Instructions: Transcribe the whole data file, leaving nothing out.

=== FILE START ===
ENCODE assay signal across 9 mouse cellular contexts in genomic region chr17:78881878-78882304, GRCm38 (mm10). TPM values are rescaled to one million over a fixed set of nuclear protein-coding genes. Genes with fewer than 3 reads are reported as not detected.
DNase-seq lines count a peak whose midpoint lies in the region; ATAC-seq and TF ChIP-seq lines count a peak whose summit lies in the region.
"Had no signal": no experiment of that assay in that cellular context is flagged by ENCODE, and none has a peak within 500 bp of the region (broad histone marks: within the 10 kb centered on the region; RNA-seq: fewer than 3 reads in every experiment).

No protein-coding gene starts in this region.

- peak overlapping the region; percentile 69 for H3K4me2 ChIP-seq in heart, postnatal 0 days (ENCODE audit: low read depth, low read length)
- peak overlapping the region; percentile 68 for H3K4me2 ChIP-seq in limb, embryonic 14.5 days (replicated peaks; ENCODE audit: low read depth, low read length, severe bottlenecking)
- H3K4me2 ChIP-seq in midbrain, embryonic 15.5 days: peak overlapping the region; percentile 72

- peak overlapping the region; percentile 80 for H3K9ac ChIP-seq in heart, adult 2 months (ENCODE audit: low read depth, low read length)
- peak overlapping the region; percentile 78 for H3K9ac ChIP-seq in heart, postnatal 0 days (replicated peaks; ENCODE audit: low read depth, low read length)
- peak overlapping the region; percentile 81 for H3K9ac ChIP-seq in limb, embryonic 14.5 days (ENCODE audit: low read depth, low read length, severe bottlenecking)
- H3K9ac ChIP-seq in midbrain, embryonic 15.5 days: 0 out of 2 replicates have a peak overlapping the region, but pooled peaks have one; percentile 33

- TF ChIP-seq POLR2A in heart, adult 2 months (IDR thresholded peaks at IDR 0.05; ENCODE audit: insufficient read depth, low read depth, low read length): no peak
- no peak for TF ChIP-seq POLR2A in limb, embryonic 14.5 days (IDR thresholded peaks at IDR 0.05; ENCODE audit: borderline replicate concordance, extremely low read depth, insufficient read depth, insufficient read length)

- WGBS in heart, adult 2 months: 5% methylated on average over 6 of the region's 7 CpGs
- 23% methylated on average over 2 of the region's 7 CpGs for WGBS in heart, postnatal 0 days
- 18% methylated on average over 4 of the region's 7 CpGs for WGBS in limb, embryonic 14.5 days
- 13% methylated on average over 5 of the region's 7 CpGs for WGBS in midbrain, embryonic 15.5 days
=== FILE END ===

ENCODE assay signal across 9 mouse cellular contexts in genomic region chr17:78881878-78882304, GRCm38 (mm10). TPM values are rescaled to one million over a fixed set of nuclear protein-coding genes. Genes with fewer than 3 reads are reported as not detected.
DNase-seq lines count a peak whose midpoint lies in the region; ATAC-seq and TF ChIP-seq lines count a peak whose summit lies in the region.
"Had no signal": no experiment of that assay in that cellular context is flagged by ENCODE, and none has a peak within 500 bp of the region (broad histone marks: within the 10 kb centered on the region; RNA-seq: fewer than 3 reads in every experiment).

No protein-coding gene starts in this region.

- peak overlapping the region; percentile 69 for H3K4me2 ChIP-seq in heart, postnatal 0 days (ENCODE audit: low read depth, low read length)
- peak overlapping the region; percentile 68 for H3K4me2 ChIP-seq in limb, embryonic 14.5 days (replicated peaks; ENCODE audit: low read depth, low read length, severe bottlenecking)
- H3K4me2 ChIP-seq in midbrain, embryonic 15.5 days: peak overlapping the region; percentile 72

- peak overlapping the region; percentile 80 for H3K9ac ChIP-seq in heart, adult 2 months (ENCODE audit: low read depth, low read length)
- peak overlapping the region; percentile 78 for H3K9ac ChIP-seq in heart, postnatal 0 days (replicated peaks; ENCODE audit: low read depth, low read length)
- peak overlapping the region; percentile 81 for H3K9ac ChIP-seq in limb, embryonic 14.5 days (ENCODE audit: low read depth, low read length, severe bottlenecking)
- H3K9ac ChIP-seq in midbrain, embryonic 15.5 days: 0 out of 2 replicates have a peak overlapping the region, but pooled peaks have one; percentile 33

- TF ChIP-seq POLR2A in heart, adult 2 months (IDR thresholded peaks at IDR 0.05; ENCODE audit: insufficient read depth, low read depth, low read length): no peak
- no peak for TF ChIP-seq POLR2A in limb, embryonic 14.5 days (IDR thresholded peaks at IDR 0.05; ENCODE audit: borderline replicate concordance, extremely low read depth, insufficient read depth, insufficient read length)

- WGBS in heart, adult 2 months: 5% methylated on average over 6 of the region's 7 CpGs
- 23% methylated on average over 2 of the region's 7 CpGs for WGBS in heart, postnatal 0 days
- 18% methylated on average over 4 of the region's 7 CpGs for WGBS in limb, embryonic 14.5 days
- 13% methylated on average over 5 of the region's 7 CpGs for WGBS in midbrain, embryonic 15.5 days